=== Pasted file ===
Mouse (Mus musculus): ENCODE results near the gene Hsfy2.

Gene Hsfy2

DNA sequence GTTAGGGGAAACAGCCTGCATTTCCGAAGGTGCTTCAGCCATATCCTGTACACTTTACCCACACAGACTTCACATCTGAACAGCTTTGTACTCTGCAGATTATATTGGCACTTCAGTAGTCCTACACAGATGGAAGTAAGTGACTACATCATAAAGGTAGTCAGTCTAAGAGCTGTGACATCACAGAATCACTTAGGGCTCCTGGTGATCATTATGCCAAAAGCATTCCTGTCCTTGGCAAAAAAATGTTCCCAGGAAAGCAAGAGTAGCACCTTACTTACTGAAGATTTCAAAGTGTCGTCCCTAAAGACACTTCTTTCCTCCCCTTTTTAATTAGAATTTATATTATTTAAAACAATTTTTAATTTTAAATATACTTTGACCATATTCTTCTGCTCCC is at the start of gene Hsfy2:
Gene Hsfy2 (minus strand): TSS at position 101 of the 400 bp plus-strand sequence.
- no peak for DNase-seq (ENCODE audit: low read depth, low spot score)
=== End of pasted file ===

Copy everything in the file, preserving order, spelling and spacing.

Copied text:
Mouse (Mus musculus): ENCODE results near the gene Hsfy2.

Gene Hsfy2

DNA sequence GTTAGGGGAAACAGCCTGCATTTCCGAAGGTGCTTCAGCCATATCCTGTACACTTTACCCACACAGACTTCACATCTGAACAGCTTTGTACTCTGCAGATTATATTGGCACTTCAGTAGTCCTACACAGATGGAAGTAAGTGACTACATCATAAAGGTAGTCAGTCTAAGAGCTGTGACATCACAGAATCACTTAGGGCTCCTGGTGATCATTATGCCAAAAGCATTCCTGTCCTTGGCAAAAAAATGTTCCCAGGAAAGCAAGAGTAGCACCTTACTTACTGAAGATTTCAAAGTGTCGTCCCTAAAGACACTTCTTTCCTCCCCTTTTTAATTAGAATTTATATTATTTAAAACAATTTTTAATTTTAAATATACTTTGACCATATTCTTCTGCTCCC is at the start of gene Hsfy2:
Gene Hsfy2 (minus strand): TSS at position 101 of the 400 bp plus-strand sequence.
- no peak for DNase-seq (ENCODE audit: low read depth, low spot score)